To get a sense of how well placed Indonesia’s balance sheet is to meet future pressures, we project the balance sheet forward to look at the country’s intertemporal public wealth. For this, we estimate the net present value of future government revenues and expenses – taking account of projected demographic developments. For Indonesia, these projected future flows amount to negative 91 percent of 2016 GDP, as future expenditures exceed future revenues. Combining these future flows with current net worth shows Indonesia’s intertemporal public wealth close to zero (at about 2 percent of GDP in 2016).
With Indonesia’s balance sheet in hand, we can now assess the impact of a tax-financed public investment strategy on public wealth. To do so, we use an economic model to simulate the effects the strategy on Indonesia’s economy. The model results underlie the projections of the evolution of Indonesia’s public sector balance sheet and, hence, its intertemporal public wealth.
So, what does the balance sheet approach tell us? While the tax increase to finance public investment dampens economic activity, this effect is more than offset by higher investment, both through the immediate demand effect, and the longer run benefit of a larger capital stock.
In the short run, the level of Indonesia’s real GDP increases by 2¾ percent. The higher investment also boosts Indonesia’s public capital stock and public wealth by four percentage points of GDP (Figure 2). The positive impact continues over the long term. The larger capital stock increases the level of long-run real and potential GDP by 1⅓ percent. This permanently higher output level leads to continuous, albeit modest, improvements in the budget balance. Combined with the increase in the public capital stock, the total increase in intertemporal public wealth from this tax-financed public investment policy is about 6½ percent of GDP.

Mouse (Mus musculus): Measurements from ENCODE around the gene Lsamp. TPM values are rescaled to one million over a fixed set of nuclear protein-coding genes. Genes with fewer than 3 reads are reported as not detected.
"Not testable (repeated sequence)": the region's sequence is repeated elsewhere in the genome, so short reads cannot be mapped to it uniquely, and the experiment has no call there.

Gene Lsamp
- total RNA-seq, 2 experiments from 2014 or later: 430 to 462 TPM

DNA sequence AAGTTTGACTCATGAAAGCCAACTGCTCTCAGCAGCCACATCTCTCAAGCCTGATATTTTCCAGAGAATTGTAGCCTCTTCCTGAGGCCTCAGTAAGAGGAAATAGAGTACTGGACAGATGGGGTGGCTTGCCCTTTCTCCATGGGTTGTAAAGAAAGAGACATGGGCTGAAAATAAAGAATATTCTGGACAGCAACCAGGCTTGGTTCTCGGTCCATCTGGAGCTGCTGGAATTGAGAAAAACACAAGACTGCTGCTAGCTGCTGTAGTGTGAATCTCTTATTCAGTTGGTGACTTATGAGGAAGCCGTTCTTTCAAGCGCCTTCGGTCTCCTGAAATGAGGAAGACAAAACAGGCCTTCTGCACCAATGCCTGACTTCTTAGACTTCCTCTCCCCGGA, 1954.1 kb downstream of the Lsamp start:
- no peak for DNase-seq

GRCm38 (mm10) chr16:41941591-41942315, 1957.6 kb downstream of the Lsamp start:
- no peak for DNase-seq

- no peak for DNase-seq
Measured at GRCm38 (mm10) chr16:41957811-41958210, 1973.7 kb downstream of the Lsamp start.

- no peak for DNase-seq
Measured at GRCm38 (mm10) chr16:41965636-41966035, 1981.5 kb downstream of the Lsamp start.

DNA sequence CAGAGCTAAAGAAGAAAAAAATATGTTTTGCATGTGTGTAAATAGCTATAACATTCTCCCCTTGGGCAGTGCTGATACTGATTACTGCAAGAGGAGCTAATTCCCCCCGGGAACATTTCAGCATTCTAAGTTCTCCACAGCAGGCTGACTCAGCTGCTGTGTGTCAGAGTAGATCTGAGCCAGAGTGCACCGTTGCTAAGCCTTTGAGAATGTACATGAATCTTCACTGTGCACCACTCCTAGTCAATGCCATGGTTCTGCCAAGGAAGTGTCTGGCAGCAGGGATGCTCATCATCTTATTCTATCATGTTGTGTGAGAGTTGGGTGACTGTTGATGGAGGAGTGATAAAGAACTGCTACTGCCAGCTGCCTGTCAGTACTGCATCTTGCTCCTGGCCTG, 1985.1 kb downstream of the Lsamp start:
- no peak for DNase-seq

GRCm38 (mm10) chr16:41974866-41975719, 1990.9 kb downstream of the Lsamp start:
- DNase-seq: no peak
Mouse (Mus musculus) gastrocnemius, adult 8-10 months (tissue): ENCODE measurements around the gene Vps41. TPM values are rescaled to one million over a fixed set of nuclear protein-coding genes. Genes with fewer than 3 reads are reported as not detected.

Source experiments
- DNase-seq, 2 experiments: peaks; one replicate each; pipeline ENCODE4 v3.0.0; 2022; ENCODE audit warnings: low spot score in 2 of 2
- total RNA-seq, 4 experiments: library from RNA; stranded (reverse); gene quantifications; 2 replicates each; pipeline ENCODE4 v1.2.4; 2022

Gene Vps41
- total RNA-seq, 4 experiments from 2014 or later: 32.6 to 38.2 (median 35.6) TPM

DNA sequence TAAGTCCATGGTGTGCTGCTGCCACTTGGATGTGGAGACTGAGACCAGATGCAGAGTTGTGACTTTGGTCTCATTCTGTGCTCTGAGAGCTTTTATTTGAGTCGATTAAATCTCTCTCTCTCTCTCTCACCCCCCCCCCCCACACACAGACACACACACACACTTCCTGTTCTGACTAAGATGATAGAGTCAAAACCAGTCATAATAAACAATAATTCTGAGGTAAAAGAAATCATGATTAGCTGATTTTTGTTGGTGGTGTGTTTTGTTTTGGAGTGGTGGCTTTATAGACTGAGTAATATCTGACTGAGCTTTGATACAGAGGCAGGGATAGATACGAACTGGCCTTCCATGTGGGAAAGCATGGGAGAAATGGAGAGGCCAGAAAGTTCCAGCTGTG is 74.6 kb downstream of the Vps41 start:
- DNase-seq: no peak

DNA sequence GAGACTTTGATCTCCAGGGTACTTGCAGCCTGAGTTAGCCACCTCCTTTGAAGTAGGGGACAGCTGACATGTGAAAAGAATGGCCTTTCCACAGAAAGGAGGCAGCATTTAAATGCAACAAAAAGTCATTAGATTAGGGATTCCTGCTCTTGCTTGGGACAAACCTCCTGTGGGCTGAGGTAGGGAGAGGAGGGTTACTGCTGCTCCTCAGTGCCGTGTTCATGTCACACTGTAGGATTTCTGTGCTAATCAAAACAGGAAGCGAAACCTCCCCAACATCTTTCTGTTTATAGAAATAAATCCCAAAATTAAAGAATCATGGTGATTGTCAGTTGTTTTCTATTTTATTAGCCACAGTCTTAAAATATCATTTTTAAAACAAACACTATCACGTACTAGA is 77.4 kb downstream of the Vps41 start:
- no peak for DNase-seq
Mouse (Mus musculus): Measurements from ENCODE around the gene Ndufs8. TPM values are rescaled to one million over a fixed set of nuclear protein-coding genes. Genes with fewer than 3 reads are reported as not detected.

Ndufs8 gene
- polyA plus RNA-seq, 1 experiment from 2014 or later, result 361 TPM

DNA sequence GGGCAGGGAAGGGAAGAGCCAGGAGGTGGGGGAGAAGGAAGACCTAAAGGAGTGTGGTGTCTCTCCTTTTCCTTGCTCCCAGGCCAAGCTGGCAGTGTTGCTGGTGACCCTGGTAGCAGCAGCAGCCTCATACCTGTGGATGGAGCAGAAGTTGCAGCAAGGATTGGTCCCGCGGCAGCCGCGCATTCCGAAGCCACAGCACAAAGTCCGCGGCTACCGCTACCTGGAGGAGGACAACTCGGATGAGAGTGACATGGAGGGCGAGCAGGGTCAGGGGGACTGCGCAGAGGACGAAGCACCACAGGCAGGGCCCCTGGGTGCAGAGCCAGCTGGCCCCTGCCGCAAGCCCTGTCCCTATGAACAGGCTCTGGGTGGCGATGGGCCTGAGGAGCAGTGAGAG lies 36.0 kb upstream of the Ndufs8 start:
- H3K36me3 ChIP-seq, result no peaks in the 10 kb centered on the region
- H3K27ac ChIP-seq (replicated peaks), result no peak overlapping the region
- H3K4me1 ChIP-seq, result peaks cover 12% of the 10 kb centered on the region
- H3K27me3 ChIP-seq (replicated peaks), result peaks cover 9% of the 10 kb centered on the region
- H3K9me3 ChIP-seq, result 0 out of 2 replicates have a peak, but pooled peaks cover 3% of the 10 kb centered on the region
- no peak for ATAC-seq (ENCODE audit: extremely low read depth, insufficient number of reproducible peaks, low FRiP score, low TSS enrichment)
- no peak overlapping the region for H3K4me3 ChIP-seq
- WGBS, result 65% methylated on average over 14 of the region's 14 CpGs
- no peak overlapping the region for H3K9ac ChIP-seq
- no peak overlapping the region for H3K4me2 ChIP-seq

Assessing other policy options
Our analysis is further enriched by making alternative assumptions. For example, if the Indonesia authorities undertake reforms to improve the efficiency of investment spending, output and public wealth would increase even further. In the extreme case of perfect efficiency – every rupiah spent on investment increases the public capital stock by the same amount – the level of long run GDP would be more than 2 percent higher and intertemporal public wealth would increase by almost 10 percent of GDP. Alternatively, debt financed infrastructure investment generates a smaller increase in public sector net worth relative to the tax-financed scenario.
In conclusion, public sector balance sheet analysis in Indonesia brings out the gains to public wealth from tax-financed public investment more clearly than standard fiscal analysis based on debt and deficits could have done. More broadly, it provides a comprehensive and transparent picture of the entirety of the public sector’s finances. If you want to learn more, we encourage you to read the working paper (link here).
 Vitor Gaspar is the Director of the IMF’s Fiscal Affairs Department (FAD). John Ralyea is a Senior Economist and Majdeline El Rayess is an Economist in FAD.